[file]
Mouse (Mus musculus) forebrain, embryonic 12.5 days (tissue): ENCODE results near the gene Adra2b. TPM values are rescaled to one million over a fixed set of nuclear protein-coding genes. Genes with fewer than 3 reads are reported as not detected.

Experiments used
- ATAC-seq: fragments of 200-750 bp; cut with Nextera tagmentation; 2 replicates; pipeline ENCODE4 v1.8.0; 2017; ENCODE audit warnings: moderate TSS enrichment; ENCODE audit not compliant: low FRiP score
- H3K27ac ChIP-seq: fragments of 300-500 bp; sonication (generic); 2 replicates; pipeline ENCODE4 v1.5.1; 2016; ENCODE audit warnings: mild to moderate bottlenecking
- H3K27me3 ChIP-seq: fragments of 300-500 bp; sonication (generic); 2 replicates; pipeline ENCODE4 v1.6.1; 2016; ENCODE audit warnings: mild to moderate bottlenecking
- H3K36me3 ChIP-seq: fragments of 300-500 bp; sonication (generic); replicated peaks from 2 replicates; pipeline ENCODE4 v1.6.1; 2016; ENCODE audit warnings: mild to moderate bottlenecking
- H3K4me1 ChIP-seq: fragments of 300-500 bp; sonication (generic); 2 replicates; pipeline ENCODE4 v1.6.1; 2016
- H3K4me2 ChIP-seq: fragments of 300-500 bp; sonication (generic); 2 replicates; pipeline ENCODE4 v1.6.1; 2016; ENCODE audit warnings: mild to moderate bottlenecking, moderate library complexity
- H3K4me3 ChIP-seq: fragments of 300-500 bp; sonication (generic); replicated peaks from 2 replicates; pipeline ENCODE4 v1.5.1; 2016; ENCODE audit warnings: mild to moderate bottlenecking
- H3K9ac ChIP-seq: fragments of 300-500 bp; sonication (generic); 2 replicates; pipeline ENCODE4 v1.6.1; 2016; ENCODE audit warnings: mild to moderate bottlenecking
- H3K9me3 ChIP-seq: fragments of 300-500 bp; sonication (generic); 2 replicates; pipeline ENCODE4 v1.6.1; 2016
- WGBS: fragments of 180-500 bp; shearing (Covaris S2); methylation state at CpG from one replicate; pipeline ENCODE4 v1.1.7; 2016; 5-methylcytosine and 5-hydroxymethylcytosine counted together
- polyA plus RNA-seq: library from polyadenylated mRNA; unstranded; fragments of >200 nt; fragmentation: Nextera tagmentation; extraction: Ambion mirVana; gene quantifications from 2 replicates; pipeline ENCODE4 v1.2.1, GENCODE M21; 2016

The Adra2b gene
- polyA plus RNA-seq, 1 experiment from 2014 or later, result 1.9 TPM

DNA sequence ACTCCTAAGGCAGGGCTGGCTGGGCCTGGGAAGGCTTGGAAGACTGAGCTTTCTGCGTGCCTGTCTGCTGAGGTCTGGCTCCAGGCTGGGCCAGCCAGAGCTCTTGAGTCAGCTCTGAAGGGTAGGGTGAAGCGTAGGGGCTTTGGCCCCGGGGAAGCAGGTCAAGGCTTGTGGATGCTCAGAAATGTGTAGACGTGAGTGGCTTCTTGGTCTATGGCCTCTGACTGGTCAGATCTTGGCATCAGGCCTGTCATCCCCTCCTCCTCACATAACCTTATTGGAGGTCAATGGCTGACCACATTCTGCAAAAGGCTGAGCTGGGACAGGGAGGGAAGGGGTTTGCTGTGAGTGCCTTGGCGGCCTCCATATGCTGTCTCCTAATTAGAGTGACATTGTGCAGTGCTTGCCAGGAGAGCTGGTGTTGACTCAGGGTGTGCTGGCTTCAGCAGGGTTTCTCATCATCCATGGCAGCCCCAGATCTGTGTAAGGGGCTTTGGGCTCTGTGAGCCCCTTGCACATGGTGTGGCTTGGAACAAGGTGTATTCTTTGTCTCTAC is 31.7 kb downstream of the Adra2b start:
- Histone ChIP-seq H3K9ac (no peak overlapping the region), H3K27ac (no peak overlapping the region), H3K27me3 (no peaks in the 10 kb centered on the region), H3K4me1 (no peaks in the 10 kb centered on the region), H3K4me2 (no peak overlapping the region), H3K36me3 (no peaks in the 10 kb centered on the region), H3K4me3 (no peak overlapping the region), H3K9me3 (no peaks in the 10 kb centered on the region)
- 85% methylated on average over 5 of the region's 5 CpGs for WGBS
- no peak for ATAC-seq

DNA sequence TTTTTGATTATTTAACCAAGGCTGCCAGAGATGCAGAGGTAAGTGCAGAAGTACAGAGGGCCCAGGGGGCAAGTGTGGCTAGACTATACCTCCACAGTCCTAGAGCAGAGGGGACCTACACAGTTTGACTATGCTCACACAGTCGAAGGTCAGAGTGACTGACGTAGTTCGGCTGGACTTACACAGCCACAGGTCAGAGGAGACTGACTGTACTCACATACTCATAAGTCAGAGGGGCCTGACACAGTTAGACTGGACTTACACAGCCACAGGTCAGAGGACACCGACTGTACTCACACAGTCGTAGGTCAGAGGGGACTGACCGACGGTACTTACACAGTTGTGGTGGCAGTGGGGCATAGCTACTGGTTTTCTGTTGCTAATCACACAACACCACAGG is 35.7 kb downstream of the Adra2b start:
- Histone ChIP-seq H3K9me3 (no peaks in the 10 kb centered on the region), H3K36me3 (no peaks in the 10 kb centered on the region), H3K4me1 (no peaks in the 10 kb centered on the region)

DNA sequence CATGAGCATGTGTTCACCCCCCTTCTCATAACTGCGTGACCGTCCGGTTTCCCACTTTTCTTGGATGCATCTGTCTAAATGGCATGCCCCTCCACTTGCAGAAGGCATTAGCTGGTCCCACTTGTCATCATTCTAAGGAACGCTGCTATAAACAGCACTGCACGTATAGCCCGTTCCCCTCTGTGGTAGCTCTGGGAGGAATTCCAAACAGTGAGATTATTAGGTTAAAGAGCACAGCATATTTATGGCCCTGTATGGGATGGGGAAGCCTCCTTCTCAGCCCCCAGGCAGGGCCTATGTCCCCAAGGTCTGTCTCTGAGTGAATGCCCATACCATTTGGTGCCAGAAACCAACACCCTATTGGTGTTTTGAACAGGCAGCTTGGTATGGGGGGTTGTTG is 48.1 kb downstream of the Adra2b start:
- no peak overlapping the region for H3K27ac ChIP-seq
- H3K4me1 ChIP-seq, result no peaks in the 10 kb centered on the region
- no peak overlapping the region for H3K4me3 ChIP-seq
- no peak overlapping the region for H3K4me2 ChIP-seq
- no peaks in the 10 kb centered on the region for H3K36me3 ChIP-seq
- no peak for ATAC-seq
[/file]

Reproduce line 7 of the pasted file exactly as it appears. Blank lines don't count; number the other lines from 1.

- H3K4me1 ChIP-seq: fragments of 300-500 bp; sonication (generic); 2 replicates; pipeline ENCODE4 v1.6.1; 2016